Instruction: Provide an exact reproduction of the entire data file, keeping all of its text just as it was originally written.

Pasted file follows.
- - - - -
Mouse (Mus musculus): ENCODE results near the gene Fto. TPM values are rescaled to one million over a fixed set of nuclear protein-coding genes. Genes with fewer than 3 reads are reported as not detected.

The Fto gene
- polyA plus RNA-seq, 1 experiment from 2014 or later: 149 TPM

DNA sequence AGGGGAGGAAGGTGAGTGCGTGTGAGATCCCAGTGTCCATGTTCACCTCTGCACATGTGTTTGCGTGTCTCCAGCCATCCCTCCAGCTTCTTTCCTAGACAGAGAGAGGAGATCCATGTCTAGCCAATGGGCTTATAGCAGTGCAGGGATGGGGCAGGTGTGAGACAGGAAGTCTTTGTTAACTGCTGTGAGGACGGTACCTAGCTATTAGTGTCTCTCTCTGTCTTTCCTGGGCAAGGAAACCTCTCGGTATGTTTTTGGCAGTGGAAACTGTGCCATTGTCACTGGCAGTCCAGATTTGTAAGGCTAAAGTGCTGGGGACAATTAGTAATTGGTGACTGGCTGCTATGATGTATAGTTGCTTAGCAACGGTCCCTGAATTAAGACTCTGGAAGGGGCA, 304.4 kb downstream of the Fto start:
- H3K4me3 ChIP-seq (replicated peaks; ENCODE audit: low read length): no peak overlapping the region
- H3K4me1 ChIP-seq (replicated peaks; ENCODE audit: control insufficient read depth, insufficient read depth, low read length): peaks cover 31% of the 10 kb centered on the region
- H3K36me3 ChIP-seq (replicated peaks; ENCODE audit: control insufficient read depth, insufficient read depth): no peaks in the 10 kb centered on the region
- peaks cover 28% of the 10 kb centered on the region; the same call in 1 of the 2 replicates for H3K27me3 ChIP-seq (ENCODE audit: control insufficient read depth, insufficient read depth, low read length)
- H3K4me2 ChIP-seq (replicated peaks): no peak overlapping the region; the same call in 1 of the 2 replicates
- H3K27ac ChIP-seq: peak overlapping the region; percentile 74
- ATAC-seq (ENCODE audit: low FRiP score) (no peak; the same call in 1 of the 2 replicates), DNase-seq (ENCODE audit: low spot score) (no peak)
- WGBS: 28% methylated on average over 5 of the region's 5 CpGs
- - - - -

Mouse (Mus musculus): ENCODE results near the gene Fto. TPM values are rescaled to one million over a fixed set of nuclear protein-coding genes. Genes with fewer than 3 reads are reported as not detected.

The Fto gene
- polyA plus RNA-seq, 1 experiment from 2014 or later: 149 TPM

DNA sequence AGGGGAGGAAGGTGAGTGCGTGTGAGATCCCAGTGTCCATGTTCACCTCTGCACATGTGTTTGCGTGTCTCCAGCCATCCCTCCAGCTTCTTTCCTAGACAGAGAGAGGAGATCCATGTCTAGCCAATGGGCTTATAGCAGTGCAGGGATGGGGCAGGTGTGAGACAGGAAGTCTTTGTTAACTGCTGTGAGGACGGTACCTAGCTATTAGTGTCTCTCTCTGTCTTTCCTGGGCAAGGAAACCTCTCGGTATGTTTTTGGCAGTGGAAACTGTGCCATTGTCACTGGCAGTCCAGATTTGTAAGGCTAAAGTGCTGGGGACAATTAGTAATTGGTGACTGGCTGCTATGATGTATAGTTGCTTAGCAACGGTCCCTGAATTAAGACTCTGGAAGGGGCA, 304.4 kb downstream of the Fto start:
- H3K4me3 ChIP-seq (replicated peaks; ENCODE audit: low read length): no peak overlapping the region
- H3K4me1 ChIP-seq (replicated peaks; ENCODE audit: control insufficient read depth, insufficient read depth, low read length): peaks cover 31% of the 10 kb centered on the region
- H3K36me3 ChIP-seq (replicated peaks; ENCODE audit: control insufficient read depth, insufficient read depth): no peaks in the 10 kb centered on the region
- peaks cover 28% of the 10 kb centered on the region; the same call in 1 of the 2 replicates for H3K27me3 ChIP-seq (ENCODE audit: control insufficient read depth, insufficient read depth, low read length)
- H3K4me2 ChIP-seq (replicated peaks): no peak overlapping the region; the same call in 1 of the 2 replicates
- H3K27ac ChIP-seq: peak overlapping the region; percentile 74
- ATAC-seq (ENCODE audit: low FRiP score) (no peak; the same call in 1 of the 2 replicates), DNase-seq (ENCODE audit: low spot score) (no peak)
- WGBS: 28% methylated on average over 5 of the region's 5 CpGs